There's also an Excel spreadsheet with all the components.  I didn't list prices and only included links to the parts on DigiKey for simplicity since they have everything.  On the LEDs, resistors and capacitors, I didn't list specific part numbers or links, since I assume people will have these on hand in a sample book or something, or will want to choose their own color LEDs.  These parts aren't too critical, as long as they're the specified values and 0603 packages.  The two zener diodes on the USB + and - lines are somewhat critical, so I listed the specific ones I used.  

    Lastly, I included the bootloader for the Tiny841, the hex and the config file should anyone want to make changes.  This sets the correct pins for the USB lines and configures it to enter programming on a watchdog reset, which I'm using so it can be reset from within the sketch.  This was important to be able to keep to the single button for input.  A triple press of the button after the time is displayed sets a watchdog reset, which will then accept programming.  Use the following command to flash the bootloader and set the fuses:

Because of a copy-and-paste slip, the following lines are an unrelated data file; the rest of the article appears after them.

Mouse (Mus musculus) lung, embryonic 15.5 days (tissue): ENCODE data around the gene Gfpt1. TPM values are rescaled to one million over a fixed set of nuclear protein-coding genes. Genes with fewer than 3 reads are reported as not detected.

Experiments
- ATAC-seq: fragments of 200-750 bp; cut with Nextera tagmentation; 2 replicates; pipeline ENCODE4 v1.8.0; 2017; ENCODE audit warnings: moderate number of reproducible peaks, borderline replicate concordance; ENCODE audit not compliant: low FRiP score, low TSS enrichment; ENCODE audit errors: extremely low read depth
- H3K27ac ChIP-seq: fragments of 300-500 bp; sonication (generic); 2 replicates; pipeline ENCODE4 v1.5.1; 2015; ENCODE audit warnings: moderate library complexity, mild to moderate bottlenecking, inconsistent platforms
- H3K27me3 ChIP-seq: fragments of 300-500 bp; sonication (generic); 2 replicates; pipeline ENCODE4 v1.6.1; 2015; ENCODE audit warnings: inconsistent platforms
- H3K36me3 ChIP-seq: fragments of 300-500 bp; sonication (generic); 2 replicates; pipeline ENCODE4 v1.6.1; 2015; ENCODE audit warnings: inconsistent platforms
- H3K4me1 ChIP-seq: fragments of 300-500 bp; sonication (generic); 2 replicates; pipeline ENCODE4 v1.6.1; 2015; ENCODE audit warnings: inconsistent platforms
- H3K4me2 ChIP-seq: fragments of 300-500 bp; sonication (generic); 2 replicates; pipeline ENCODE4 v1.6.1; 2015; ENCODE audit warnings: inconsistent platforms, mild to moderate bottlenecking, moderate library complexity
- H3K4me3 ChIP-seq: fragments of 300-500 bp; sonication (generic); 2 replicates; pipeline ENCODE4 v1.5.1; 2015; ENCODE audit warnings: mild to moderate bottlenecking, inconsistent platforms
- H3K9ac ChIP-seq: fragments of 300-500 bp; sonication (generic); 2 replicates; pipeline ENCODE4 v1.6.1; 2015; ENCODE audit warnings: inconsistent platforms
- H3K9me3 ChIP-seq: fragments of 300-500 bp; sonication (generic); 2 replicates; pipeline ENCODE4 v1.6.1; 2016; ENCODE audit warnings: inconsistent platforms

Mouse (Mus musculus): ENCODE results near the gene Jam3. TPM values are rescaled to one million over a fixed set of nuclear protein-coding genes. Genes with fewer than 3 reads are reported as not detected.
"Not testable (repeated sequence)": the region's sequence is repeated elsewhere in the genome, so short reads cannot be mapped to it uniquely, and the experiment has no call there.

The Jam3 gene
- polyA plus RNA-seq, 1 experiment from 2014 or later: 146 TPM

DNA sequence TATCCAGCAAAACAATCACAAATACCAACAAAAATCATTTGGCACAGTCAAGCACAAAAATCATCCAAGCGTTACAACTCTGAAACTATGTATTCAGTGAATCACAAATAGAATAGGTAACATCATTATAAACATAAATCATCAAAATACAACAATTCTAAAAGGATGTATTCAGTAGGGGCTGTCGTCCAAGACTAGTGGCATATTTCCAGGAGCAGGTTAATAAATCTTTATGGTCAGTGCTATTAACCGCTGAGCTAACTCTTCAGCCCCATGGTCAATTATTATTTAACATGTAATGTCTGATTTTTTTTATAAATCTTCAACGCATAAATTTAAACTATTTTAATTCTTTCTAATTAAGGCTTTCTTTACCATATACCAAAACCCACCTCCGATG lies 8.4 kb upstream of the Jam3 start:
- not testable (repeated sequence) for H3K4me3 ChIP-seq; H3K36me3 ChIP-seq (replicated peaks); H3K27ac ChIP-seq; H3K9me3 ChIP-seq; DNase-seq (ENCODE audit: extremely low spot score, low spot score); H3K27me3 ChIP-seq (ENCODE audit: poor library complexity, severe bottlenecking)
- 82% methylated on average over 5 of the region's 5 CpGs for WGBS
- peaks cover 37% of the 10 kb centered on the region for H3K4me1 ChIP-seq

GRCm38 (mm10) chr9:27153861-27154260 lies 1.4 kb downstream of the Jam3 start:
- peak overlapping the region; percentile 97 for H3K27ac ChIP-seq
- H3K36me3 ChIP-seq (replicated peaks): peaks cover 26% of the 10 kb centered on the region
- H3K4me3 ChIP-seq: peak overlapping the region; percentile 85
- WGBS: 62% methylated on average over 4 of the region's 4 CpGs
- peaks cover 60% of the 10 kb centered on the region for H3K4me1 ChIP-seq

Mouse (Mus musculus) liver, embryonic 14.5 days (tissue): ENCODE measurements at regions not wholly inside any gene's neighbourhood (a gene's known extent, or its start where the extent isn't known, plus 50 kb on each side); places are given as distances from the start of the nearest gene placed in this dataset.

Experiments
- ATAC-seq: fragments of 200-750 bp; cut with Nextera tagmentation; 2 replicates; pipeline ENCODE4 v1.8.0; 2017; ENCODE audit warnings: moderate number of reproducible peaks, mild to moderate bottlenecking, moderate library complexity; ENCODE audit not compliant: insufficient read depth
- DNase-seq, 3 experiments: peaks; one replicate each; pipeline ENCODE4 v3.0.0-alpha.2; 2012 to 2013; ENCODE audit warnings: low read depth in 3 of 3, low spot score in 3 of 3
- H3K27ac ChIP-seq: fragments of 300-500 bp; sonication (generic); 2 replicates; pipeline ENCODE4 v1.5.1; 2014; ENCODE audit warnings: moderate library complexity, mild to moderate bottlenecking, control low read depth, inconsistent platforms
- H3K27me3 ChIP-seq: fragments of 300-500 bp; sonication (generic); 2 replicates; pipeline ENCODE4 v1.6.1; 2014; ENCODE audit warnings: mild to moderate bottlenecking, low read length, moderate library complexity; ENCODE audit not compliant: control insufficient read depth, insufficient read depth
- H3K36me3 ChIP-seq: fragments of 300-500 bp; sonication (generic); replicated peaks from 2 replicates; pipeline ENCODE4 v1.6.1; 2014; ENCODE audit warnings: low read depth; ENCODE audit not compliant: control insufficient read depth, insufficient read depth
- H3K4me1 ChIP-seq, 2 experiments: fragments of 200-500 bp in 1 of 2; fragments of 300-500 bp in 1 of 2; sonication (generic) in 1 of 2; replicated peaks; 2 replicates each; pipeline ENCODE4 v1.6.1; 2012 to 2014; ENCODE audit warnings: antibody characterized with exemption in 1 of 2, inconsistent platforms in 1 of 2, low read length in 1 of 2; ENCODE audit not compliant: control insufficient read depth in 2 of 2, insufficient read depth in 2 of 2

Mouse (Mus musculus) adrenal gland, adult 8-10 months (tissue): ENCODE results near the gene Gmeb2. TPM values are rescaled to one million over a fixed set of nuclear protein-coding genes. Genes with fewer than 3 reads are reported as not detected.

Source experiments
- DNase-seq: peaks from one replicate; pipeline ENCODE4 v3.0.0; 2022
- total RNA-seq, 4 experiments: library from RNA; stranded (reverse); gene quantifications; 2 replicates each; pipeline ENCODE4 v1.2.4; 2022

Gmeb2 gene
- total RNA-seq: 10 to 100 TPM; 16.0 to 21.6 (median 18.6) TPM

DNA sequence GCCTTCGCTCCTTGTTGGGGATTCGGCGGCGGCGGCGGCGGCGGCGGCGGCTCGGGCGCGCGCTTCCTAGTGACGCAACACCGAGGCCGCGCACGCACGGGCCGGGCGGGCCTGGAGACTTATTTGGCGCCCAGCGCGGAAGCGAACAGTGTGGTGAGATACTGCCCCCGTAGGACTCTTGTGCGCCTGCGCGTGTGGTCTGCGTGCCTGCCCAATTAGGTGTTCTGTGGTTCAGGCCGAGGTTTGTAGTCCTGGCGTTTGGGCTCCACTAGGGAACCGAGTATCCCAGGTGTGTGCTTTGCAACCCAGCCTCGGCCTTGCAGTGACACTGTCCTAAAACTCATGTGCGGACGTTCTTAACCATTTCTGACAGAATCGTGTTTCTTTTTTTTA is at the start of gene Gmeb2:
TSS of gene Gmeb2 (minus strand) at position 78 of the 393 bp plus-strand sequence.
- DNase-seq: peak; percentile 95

avrdude -c stk500v1 -B 10 -P COM12 -b 19200 -p attiny841 -e -U flash:w:t841.hex:i -U lfuse:w:0xE2:m -U hfuse:w:0xDD:m -U efuse:w:0xF4:m

    Obviously replace the com port and the location of the .hex file with your specifics. 

    I'm changing the programming and time/alarm setting around a bit, so I won't post the sketch for now, but if anyone really wants it, let me know and I'll send it.

    Need to finalize the housing files before I can post anything remotely useful... will do so ASAP.

    -Chris

  • Done! Pretty much almost!

    Chris O'Riley02/24/2019 at 22:25 0 comments

    Face plate is done and everything is ready for my son to start wearing it to school, which he's been itching to do for months now!